Jessica Gomez, Redcactus‘ expert on security governance, compliance and Cybersecurity management systems, offers an article that sums up the “Why, What, How and Who” of a well-designed Data Governance program.
Welcome to the data era! Data has become one of the company’s most important assets that requires the implementation of a framework adapted to its exploitation. Far from being limited to its technical aspects, its governance covers real strategic challenges. Explanations.
Like all buzzwords, the term Data Governance leads to various and often erroneous interpretations. The most common temptation is to reduce the topic to the simple technical management of data, as if governance was limited to the creation of catalogues or to databases administration.
In fact, it requires to take a step back and look at data management as a whole. Data Governance therefore includes all practices related to the data processing within the company to create business value. It therefore represents one of the key elements of the company’s strategy.
Why Data Governance?
Would you board a plane whose pilot and equipment have not been thoroughly checked before? From the airline company’s point of view, these procedures are of course a safety priority, but they also contribute to optimizing and managing the various operating parameters of the aircraft to ensure a return on investment.
Data Governance follows a similar logic. Various procedures enable to check the data quality, control the type of processing carried out and secure the whole system. It therefore offers the company the ability to comply with current laws and regulations, as well as the resources to align the data valuation process with the business strategy.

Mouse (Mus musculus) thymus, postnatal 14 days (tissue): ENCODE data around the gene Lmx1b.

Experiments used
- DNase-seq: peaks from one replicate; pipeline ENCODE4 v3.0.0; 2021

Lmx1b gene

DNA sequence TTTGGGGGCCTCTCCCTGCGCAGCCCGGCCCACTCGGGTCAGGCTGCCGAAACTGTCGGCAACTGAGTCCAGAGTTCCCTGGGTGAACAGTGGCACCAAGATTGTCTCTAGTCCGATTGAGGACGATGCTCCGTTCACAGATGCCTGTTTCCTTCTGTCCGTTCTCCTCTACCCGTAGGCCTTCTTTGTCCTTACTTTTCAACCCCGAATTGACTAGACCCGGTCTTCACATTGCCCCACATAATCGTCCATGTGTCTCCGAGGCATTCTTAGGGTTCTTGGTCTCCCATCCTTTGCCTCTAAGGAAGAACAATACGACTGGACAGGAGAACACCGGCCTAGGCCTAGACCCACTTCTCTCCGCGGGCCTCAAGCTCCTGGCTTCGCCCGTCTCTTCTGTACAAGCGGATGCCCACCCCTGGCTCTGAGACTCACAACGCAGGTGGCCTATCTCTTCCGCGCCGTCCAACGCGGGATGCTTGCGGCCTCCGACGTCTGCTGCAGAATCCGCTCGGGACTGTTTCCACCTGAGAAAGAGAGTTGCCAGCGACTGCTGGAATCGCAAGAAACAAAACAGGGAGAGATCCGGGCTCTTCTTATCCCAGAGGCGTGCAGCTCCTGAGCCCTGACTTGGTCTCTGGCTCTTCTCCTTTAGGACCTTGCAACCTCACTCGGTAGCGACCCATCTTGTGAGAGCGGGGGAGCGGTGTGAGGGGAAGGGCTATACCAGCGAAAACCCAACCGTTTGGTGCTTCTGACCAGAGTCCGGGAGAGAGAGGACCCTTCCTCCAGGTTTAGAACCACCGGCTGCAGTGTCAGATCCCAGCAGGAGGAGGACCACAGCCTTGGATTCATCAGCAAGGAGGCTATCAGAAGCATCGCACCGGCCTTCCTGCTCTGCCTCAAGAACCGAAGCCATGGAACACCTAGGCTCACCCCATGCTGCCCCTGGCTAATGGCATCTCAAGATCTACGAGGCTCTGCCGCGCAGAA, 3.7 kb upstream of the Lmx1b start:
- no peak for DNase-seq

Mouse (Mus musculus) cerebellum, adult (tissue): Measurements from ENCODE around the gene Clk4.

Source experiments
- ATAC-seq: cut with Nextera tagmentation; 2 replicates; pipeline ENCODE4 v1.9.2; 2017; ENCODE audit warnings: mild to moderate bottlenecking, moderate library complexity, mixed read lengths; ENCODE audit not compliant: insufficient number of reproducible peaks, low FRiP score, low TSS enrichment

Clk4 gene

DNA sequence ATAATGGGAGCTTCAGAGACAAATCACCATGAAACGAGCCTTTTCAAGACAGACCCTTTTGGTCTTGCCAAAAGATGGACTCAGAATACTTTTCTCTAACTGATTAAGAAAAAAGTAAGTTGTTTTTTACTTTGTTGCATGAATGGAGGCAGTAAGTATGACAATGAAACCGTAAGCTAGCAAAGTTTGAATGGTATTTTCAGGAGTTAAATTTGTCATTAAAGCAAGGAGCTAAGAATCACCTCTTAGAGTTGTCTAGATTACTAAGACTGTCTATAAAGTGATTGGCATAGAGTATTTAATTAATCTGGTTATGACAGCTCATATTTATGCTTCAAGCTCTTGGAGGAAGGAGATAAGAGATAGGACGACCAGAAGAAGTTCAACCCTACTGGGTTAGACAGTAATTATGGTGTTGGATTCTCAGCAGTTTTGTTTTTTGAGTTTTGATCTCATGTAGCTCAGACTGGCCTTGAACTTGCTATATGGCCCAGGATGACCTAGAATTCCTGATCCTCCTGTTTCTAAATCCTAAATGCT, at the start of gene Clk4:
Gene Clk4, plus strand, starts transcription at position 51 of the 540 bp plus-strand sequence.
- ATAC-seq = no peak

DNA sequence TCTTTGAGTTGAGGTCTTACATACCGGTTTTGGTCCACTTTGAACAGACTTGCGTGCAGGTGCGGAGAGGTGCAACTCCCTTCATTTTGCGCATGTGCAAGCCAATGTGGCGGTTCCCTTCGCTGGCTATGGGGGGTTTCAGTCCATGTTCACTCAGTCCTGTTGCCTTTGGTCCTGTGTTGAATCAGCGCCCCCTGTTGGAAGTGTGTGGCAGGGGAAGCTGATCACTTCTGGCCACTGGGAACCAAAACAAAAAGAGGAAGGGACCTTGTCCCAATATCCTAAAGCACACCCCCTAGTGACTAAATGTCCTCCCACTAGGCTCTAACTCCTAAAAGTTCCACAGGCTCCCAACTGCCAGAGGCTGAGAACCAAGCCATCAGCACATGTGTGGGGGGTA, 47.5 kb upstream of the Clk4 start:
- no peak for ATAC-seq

How to implement Data Governance?
The first step is to define the scope of this governance by identifying the different types of data used in the company. This data must be classified and analyzed according to its characteristics in order to assess the associated risks and opportunities. We can then begin to work on the different governance systems in place to determine the tools and processes that best suit the business context.
The integration requires the definition and implementation of certain processes and guidelines, whose effectiveness will be monitored within the governance system using specific performance indicators. For example: the evolution of the number of claims over time is a good way to verify the governance of a personal data set.
Finally, the approach is combined with a review of the responsibilities and roles within the organization: with or without a Chief Data Officer (CDO), it is necessary to monitor the evolution of the data and ensure the continuous improvement of the governance system. As a matter of fact, this is not a one-time project, but a long-term approach that must be adapted both to the business changes and to the regulatory framework transformation.
What about security?
This is the common principle of Data Governance: data is valuable to the company, as it is to other less than kind players. The exploitation and enhancement of data begin with the implementation of appropriate security measures adapted to its level of criticity. Security is therefore taken into account as soon as the data-driven strategy is defined.
What happens next?
As soon as you manage data, you need to implement an effective governance policy in order to control the associated risks. It is the responsibility of the top management to be aware of these issues and to boost the project, while making sure to measure the effectiveness of the tools and processes implemented. An adapted support at this level appears to be a main asset.
However, as it is often the case when it comes to structuring processes, event if the first step is the most difficult to make, especially because it involves deploying new resources, the benefits of effective governance come very quickly. They serve the entire company, both in its core business and in its support functions, and help to make its entire business ecosystem more dynamic.